Logainmneacha Ceilteacha agus Náisiúntachtaí a Sé: Celtic Place Names and Nationalities 6 – Cornwall and the Cornish Posted by róislín on May 22, 2009 in Irish Language
We’ve recently discussed the place names Albain, Éire, An Bhreatain Bheag, Oileán Mhanann, and An Bhriotáin. Today we’ll turn to Cornwall. Below you’ll find some examples of how to use the place name and how to indicate that a person or thing is Cornish. Cornwall is called “Corn na Breataine” (horn of Britain) or sometimes “An Corn” in Irish.
Cornach, a Cornishman or person. Like the terms “Éireannach,” “Albanach,” “Breatnach,” “Manannach,” and “Briotánach,” it can be made feminine, “Cornach mná,” but, as I’ve previously mentioned, this form is rarely used. The feminine form basically means “a woman Cornishman.”
an Cornach, the Cornishman. Cornach is also the adjective form.
Some phrases with the place name “Corn na Breataine” include:
i gCorn na Breataine: in Cornwall
go Corn na Breataine: to Cornwall
muintir Chorn na Breataine: the residents of Cornwall
In an interesting twist, the mineral cornwallite is “cornuaillít” in Irish, adapting the “-wall” suffix into Irish spelling.
In a further interesting twist, the two main plant names that in English are designated as pertaining to Cornwall, Cornish heath and Cornish moneywort, lose the Cornish element in their Irish names, which are, respectively, “fraoch gallda” (lit. foreign heather – remember, the perspective is Irish here) and “pingin Dhuibhneach” (lit. penny from Corca Dhuibhne, a region in Co. Kerry). I’ll let the Cornaigh and the Duibhnigh hash out the plant’s true origins among themselves – our concern here is terminology!
“Cornish hen,” the term I thought would be a “shoo-in” to exemplify Cornishness in popular culture and the lenition of feminine singular adjectives in Irish grammar, turns out to be a “shoo-out.” The situation’s not straightforward at all. One might think we’d simply use “cearc” (hen) plus “Chornach” (the feminine form of the adjective). Mícheart (incorrect)! First of all, this cearc goes by at least four other names (Cornish game hen, poussin, Rock Cornish hen, and Rock Cornish), thickening the plot considerably. Secondly, it may refer to a specially bred chicken, slaughtered young and designed for one serving. It isn’t a game bird and can be male or female, so isn’t always a “hen.” Furthermore, the French word “poussin,” sometimes equated with “Cornish hen,” has two meanings in English, being the “Cornish game hen” in U.S. English and referring to an even smaller and younger bird in U.K. English. So aside, from noting that the “Rock” element refers to Plymouth Rock, highlighting Cornish Rock’s American origin, I will respectfully bail out of this attempt to Gaelicize Cornish hens. One might think that the Cornish hen was an indigenous breed, small in size to adapt to the rugged terrain in which it lived, like Kerry and Dexter cattle or Shetland ponies, ach ní mar sin atá sé (that’s not how it is). Fascinating in their own right, those animals will be featured i mblag éigin eile.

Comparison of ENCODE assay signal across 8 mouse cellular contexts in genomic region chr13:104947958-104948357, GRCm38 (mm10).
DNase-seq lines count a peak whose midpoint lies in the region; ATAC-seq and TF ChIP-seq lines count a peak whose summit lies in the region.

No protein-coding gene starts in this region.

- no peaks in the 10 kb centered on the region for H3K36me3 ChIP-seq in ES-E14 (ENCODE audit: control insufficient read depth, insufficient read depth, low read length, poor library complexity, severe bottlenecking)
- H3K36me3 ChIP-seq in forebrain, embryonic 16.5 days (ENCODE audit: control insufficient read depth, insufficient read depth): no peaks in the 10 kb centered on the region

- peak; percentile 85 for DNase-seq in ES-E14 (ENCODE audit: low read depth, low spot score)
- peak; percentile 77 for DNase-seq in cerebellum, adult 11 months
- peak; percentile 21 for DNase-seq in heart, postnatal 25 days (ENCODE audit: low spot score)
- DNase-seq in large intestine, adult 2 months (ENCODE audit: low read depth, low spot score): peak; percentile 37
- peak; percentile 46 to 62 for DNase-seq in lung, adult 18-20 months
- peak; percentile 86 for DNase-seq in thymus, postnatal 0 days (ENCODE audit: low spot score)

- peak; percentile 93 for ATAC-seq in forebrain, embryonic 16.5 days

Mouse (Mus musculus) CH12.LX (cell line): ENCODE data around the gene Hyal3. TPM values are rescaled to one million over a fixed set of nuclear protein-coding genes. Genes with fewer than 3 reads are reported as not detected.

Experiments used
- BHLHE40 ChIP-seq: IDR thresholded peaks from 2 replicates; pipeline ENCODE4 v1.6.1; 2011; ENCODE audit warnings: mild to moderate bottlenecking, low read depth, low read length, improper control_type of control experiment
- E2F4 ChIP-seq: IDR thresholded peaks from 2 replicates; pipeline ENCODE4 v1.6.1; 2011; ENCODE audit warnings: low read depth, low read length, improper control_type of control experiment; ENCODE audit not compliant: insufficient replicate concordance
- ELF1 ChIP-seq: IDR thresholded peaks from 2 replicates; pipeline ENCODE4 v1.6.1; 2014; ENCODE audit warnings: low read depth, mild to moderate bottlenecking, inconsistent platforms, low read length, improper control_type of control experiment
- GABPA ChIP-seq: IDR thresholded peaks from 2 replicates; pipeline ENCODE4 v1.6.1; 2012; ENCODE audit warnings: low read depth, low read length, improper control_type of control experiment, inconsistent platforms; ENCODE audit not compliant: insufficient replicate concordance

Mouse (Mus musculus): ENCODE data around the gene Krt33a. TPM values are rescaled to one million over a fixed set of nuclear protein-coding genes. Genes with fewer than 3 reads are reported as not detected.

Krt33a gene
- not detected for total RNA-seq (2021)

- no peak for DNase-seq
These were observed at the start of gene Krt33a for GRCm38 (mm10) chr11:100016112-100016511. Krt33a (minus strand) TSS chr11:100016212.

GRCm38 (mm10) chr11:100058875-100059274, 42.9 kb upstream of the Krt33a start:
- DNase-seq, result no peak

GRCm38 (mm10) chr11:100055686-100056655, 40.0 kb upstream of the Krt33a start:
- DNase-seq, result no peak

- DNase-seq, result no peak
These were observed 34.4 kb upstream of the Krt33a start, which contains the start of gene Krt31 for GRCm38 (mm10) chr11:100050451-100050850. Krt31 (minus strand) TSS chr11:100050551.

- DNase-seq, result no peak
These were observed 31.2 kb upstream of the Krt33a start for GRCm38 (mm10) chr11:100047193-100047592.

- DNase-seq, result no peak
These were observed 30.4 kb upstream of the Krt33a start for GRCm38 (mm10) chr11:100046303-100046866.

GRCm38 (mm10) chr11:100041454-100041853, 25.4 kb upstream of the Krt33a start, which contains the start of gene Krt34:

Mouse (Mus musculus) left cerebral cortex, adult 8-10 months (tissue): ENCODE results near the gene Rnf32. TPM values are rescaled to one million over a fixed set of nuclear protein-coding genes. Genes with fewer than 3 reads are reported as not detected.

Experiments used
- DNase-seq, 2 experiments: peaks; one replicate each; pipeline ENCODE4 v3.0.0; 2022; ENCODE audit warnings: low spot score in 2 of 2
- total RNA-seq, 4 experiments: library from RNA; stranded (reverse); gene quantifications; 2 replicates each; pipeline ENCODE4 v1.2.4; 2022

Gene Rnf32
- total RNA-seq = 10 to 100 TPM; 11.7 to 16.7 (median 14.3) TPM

So what’s left to exemplify the adjective “Cornach” in context? Our last place name feature added the tasty element of crêpes, the Breton specialty. Although I don’t know of any North American bialanna (restaurants) specializing in Cornwall’s famous culinary creation, the Cornish pasty, we can at least offer the Irish name for it, pastae Cornach. These pastries were stuffed with meat, potatoes and other vegetables. They have a folded-over crust and were thus distinguished from pióga feola (meat pies). Their shape supposedly made it safe for miners to eat their lunch, since they couldn’t always clean the coal dust, which might contain arsenic, off their hands. According to tradition, the miners discarded the corner of the pastry, which they had touched with their fingers, saying it was for the “knockers.”
Yes, those are the same supernatural beings who loosely provided the inspiration for Stephen King’s The Tommyknockers. They would warn miners of possible disasters, at least, one presumes, if you kept them well fed with pasty crusts. One of these days, I’ll have to check King’s novel, to see if he feeds them properly!
And if you are in North America and want to sample pastaetha Cornacha (that’s the plural), you can find them at special events such as the Pasty Fest in Calumet, Michigan, and special church suppers in Cornish-settled parts of Pennsylvania, such as Bangor and Pen Argyl.
This finishes the series of Celtic place names and identities, at least for the modern period. One of these days we’ll practice saying, “I am an ancient Gaul,” but for the immediate future, it will probably be more practical to work on phrases such as “Gael-Mheiriceánach” (Irish-American) or Gael-Cheanadach (Irish-Canadian) and to introduce such basics as “American” and “Canadian” in their unlenited forms. Stay tuned! — Bhur mblagálaí, Róislín
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